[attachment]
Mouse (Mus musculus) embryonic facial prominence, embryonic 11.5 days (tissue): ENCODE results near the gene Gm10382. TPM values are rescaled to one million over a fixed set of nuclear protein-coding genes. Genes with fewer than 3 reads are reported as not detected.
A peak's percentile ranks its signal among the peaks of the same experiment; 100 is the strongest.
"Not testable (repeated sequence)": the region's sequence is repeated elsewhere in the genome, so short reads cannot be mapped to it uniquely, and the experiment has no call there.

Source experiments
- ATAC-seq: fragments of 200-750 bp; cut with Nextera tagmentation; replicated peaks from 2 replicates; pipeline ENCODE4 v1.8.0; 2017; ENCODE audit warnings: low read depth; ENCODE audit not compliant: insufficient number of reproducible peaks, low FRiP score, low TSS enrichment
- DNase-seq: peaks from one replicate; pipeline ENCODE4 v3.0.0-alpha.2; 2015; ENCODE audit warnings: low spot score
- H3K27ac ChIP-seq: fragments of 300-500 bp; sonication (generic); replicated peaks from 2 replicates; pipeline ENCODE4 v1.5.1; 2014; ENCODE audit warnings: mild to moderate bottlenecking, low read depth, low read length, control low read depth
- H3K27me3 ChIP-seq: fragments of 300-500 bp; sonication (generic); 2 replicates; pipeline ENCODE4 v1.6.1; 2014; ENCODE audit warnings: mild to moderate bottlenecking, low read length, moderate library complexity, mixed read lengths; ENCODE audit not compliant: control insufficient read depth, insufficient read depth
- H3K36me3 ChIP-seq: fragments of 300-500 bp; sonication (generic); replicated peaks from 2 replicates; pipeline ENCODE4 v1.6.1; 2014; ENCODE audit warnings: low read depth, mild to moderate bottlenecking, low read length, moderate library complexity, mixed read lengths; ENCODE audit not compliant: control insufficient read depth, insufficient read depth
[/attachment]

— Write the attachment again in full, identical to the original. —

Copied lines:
Mouse (Mus musculus) embryonic facial prominence, embryonic 11.5 days (tissue): ENCODE results near the gene Gm10382. TPM values are rescaled to one million over a fixed set of nuclear protein-coding genes. Genes with fewer than 3 reads are reported as not detected.
A peak's percentile ranks its signal among the peaks of the same experiment; 100 is the strongest.
"Not testable (repeated sequence)": the region's sequence is repeated elsewhere in the genome, so short reads cannot be mapped to it uniquely, and the experiment has no call there.

Source experiments
- ATAC-seq: fragments of 200-750 bp; cut with Nextera tagmentation; replicated peaks from 2 replicates; pipeline ENCODE4 v1.8.0; 2017; ENCODE audit warnings: low read depth; ENCODE audit not compliant: insufficient number of reproducible peaks, low FRiP score, low TSS enrichment
- DNase-seq: peaks from one replicate; pipeline ENCODE4 v3.0.0-alpha.2; 2015; ENCODE audit warnings: low spot score
- H3K27ac ChIP-seq: fragments of 300-500 bp; sonication (generic); replicated peaks from 2 replicates; pipeline ENCODE4 v1.5.1; 2014; ENCODE audit warnings: mild to moderate bottlenecking, low read depth, low read length, control low read depth
- H3K27me3 ChIP-seq: fragments of 300-500 bp; sonication (generic); 2 replicates; pipeline ENCODE4 v1.6.1; 2014; ENCODE audit warnings: mild to moderate bottlenecking, low read length, moderate library complexity, mixed read lengths; ENCODE audit not compliant: control insufficient read depth, insufficient read depth
- H3K36me3 ChIP-seq: fragments of 300-500 bp; sonication (generic); replicated peaks from 2 replicates; pipeline ENCODE4 v1.6.1; 2014; ENCODE audit warnings: low read depth, mild to moderate bottlenecking, low read length, moderate library complexity, mixed read lengths; ENCODE audit not compliant: control insufficient read depth, insufficient read depth